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RE: [xsl] ANNOUNCE: Petition to withdraw xsl:script from XSLT 1.1
- From: Evan Lenz <firstname.lastname@example.org>
- To: "Bullard, Claude L (Len)" <email@example.com>,Uche Ogbuji <firstname.lastname@example.org>, email@example.com
- Date: Thu, 01 Mar 2001 11:42:47 -0800
Len Bullard wrote:
> If I read this correctly, the problem is not
> the script element but the perceived requirement
> Netscape/AOL product) are required to be supported,
> thus engendering a product bias into a language
> neutral specification?
Yes, it's all about perception. Each of these new extension mechanisms would
add nothing in terms of technical functionality to what is already available
in XSLT. They provide *convenience* in writing stylesheets that will work
with more processors, but still not all processors. While "more
interoperable", they will still not be Interoperable. That's the nature of
My problem with xsl:script is that it makes extensions look like something
other than extensions. And despite all the arguments I've heard that say
that it will not encourage people to include procedural code when they
otherwise would not, I believe that it certainly will encourage them to do
so. I also believe that XSLT implementors who had not implemented such a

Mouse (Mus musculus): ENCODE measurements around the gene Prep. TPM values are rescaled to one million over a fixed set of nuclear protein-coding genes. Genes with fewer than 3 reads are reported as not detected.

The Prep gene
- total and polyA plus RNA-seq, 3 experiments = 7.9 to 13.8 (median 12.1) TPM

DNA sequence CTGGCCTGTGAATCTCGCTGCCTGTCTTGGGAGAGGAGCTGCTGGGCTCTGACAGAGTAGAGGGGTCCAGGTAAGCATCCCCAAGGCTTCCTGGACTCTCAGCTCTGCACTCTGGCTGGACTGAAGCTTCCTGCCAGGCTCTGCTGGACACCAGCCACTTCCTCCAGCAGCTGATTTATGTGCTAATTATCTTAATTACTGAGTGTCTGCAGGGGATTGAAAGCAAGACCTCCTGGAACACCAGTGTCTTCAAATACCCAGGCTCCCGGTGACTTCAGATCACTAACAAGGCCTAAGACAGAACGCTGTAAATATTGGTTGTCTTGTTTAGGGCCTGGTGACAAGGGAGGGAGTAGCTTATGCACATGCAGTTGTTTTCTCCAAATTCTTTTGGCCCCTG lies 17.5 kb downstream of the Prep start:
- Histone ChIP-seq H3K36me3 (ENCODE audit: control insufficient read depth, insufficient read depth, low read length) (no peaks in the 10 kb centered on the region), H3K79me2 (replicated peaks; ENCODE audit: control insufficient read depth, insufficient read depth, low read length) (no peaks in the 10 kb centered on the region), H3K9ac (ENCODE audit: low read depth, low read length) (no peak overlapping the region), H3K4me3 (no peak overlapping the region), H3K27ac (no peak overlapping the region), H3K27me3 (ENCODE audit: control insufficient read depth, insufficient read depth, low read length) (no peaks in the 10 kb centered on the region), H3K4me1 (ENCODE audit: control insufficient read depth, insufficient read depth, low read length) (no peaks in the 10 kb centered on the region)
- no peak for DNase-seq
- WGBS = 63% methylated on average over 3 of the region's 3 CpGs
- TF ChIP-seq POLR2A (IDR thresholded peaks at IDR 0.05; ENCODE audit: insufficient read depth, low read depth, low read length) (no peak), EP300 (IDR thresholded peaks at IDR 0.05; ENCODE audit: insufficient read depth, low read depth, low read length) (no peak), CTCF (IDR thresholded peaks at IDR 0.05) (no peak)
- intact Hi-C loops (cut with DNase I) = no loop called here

scripting functionality before (a la msxsl:script) will do so now, because
the W3C has given its blessing on it, and people will be expecting it.
What's ironic to me is that XSLT 2.0 will be taking away many of the reasons
why people resort to procedural code in the first place (inconvenient string
processing, etc.) by adding more convenient built-in functions, etc. Thus, I
see xsl:script as a short-term tactic that will take some headaches away but
not very forward-thinking or strategic.
It may always be necessary to have an extension mechanism. But whenever you
use extensions, you're giving up portability. I agree with Uche that
xsl:script creates a caste system of XSLT processors; such a caste may
eventually exist anyway, but it shouldn't be part of the XSLT spec, for all
the reasons I cite above.
XSLT is one of the most portable programming languages yet. I'd like to see
how long we can keep it that way.